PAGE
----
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Navigating Shareholder Engagement Disclosures
Reprinted From Corporate Board Member Magazine

Effective investor outreach can help boards understand and address investor issues — and avoid negative board votes.

According to ISS, inadequate board responsiveness was the probable leading vote driver for 17 directors who received less than majority support from shareholders during the first half of 2023.

With January 2024 in the books, most companies have concluded their shareholder and proxy advisor engagement sessions and are commencing the unenviable task of drafting their annual proxy disclosures. These engagements were centered on hearing what compensation, governance, environmental and social (E&S), or sustainability risks an investor may perceive and ways to avoid future negative voting decisions. With this feedback in hand, companies are now asking themselves how much of it they ought to disclose in their 2024 proxy statements.

While for many companies investor outreach has become an annual practice, aimed at building relationships and staying attuned to evolving investor expectations, others undergo this process to demonstrate board responsiveness following a low vote or to get ahead of a potential issue during proxy voting season.

For those companies, thoroughly communicating the engagement process and the board’s response to feedback received from investors is a critical exercise that if not completed adequately can land directors in hot water.

In fact, perceived lack of responsiveness following either a management proposal with low support or a shareholder proposal with majority support is a key driver of low director support the following year. According to ISS, inadequate board responsiveness was the probable leading vote driver for 17 directors who received less than majority support from shareholders during the first half of 20231. For context, within the Russell 3000, 38 directors failed to receive majority support during the first half of 2023.

To get any type of credit from investors and proxy advisors, proxy disclosures must disclose engagement efforts in detail. Companies should acknowledge the scope of the outreach, which includes disclosing the number of shareholders contacted and the number of shareholders the company engaged with. From the company side, many engagements are led by an independent director. Particularly for companies attempting to rebound from a poor vote, it is important to note the company participants, including independent directors. It is also critical that the proxy disclosure note the feedback the company heard from investors, both the positive and negative, and, most importantly, how the company is reacting to shareholder concerns. Are changes being made based on this feedback and if not, why?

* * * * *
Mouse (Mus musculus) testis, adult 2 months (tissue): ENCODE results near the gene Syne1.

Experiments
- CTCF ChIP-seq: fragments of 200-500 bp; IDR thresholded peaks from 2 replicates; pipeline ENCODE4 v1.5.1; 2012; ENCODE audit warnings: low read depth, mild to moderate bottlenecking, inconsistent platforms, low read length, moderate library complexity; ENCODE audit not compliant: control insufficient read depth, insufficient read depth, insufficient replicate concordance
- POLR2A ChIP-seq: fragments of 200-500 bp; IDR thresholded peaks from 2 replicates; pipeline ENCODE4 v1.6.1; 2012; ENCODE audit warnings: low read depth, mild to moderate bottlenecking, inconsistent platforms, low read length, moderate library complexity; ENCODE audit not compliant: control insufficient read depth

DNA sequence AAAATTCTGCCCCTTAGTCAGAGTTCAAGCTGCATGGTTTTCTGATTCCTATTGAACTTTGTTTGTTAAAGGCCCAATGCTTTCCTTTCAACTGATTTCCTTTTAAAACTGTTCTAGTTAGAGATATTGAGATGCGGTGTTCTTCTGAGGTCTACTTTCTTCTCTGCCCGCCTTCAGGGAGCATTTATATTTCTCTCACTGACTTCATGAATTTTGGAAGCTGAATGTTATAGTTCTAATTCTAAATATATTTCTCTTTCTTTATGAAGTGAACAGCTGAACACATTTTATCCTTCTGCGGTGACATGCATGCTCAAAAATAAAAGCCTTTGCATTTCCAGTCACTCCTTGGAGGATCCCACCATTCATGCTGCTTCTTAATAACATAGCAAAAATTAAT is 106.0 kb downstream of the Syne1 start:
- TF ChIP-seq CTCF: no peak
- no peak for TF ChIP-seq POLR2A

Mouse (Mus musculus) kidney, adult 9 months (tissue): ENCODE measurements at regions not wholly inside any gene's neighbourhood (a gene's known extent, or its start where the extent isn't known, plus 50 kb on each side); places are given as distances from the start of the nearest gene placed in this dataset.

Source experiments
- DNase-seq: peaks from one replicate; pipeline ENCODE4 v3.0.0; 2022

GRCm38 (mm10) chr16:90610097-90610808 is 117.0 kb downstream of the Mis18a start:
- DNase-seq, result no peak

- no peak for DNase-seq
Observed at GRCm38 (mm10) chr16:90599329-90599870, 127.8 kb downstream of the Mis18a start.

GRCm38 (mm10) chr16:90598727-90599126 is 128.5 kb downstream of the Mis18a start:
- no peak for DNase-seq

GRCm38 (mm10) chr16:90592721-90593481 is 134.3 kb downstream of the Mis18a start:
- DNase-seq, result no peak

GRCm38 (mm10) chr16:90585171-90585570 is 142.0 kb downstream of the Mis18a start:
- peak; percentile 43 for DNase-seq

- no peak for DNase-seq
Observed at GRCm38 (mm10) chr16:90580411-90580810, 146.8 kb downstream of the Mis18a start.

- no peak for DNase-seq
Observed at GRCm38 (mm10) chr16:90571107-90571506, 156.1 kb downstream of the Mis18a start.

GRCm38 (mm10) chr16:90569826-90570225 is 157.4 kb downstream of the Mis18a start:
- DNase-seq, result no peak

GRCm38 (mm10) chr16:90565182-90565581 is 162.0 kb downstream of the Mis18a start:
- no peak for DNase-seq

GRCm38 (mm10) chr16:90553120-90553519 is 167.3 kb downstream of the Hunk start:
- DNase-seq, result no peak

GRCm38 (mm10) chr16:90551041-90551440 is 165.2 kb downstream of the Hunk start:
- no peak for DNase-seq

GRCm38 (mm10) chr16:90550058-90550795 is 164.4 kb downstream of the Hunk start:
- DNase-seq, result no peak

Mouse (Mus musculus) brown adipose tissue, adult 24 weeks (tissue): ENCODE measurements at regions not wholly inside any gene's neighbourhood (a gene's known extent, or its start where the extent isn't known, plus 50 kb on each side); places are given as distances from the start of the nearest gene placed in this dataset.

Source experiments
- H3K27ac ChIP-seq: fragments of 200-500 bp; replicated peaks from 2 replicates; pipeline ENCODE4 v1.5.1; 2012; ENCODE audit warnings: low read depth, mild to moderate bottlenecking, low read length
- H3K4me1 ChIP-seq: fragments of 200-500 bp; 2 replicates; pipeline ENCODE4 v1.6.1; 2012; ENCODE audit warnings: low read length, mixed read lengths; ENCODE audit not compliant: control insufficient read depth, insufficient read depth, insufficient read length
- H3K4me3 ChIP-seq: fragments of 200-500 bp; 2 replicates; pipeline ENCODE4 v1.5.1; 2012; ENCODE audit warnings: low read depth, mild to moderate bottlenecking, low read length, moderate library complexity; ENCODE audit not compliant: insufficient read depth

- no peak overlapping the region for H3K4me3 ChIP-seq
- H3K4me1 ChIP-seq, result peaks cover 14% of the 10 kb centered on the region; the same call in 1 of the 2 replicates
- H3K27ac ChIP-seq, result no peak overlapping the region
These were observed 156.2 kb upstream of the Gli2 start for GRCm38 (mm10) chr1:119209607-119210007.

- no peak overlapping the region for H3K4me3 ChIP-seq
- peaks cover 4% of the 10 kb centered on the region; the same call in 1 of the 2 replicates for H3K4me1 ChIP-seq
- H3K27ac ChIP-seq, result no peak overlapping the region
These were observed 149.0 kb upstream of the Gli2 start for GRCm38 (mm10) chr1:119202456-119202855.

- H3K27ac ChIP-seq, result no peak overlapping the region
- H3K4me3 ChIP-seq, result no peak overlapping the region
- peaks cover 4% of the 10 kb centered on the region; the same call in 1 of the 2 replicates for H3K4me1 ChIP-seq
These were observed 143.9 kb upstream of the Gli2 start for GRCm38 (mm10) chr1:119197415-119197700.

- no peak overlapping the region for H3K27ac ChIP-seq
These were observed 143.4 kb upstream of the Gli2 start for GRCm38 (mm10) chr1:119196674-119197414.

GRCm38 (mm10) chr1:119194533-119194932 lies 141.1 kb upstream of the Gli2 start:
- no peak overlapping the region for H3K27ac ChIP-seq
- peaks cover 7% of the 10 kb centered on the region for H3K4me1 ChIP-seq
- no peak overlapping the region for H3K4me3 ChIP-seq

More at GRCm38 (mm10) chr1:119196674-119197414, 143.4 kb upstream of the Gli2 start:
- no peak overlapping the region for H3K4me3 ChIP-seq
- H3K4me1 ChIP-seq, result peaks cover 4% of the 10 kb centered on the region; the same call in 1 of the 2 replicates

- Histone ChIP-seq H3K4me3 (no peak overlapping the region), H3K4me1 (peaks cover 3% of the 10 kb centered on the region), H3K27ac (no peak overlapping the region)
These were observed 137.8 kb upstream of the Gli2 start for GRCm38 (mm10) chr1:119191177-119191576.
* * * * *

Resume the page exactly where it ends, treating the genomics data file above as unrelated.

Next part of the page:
This type of information not only reinforces cooperation by demonstrating actions through dialogue, but it also exhibits to those shareholders that the company didn’t interact with that it can change its policies. Companies, for their part, hope that the recent conversations will result in support at their shareholder meetings, be that board elections, say-on-pay, equity grants, article amendments or even the support against any shareholder proposals.

One obstacle that some companies run into when making decisions on changes to reflect shareholder feedback is that many institutional investors will not have published their updated proxy voting guidelines. Meaning that companies may not know if their stakeholders will have adopted new red line policies or whether they have moved the goal posts on another guiding principle, such as the number of external mandates for non-executive board members. Furthermore, this timing on the publication of updated guidelines complicates even the addressing of comply-or-explain matters, as companies are not able to determine what shifts have occurred in proxy voting guidelines.

This again is another area where professionally managed shareholder engagement pays effective long-term dividends. By speaking with governance/stewardship teams in late fall or early winter, companies may be able to determine where the pressure points are going to be in the next voting cycle. Additionally, Alliance Advisors’ experience has been that should an investor have pre-existing concerns with a policy, they will be forthcoming in their feedback and offer suggestions for improvement.

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